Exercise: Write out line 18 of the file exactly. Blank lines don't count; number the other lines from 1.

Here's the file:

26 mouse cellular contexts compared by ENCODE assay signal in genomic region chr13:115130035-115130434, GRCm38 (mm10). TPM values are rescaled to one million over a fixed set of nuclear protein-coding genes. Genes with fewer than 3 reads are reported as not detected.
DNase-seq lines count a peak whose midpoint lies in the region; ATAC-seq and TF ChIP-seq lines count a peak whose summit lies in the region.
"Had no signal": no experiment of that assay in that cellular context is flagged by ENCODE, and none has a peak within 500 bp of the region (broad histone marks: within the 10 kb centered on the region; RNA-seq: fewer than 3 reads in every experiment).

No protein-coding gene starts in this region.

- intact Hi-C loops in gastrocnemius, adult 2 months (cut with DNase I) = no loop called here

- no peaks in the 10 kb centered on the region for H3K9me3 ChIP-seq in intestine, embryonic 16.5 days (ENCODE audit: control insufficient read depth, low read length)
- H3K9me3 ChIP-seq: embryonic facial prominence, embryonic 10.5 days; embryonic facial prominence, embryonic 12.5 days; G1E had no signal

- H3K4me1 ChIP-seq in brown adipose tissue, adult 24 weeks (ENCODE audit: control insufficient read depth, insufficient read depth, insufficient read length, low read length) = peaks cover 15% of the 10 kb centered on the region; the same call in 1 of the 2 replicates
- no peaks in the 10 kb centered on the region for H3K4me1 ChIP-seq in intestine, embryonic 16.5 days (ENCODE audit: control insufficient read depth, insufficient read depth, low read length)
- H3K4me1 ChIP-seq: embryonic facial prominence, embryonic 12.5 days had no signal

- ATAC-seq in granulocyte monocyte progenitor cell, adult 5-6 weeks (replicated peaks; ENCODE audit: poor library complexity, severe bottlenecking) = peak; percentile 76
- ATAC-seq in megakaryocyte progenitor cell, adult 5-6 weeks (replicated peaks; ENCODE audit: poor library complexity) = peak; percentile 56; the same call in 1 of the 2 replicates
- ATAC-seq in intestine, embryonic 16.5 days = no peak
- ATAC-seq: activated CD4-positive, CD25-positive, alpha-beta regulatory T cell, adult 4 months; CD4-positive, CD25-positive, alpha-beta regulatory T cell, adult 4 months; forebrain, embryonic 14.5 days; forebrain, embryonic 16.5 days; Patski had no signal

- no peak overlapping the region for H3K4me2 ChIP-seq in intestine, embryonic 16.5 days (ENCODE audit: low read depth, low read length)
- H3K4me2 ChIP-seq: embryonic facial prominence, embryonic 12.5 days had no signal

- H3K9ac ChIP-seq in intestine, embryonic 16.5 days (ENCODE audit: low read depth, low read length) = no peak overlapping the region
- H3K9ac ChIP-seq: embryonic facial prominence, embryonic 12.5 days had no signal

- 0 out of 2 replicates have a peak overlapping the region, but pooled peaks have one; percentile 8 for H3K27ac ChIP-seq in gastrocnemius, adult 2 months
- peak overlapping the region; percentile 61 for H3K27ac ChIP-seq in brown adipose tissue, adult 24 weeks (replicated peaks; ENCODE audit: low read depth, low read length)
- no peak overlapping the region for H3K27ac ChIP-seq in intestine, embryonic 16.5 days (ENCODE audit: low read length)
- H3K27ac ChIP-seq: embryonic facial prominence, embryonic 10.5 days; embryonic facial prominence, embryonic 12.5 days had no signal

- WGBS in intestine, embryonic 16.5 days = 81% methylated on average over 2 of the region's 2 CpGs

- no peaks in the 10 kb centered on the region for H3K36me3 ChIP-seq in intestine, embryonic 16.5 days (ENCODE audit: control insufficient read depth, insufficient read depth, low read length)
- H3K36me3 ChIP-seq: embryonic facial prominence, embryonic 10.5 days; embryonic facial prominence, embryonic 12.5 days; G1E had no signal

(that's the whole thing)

- H3K9ac ChIP-seq: embryonic facial prominence, embryonic 12.5 days had no signal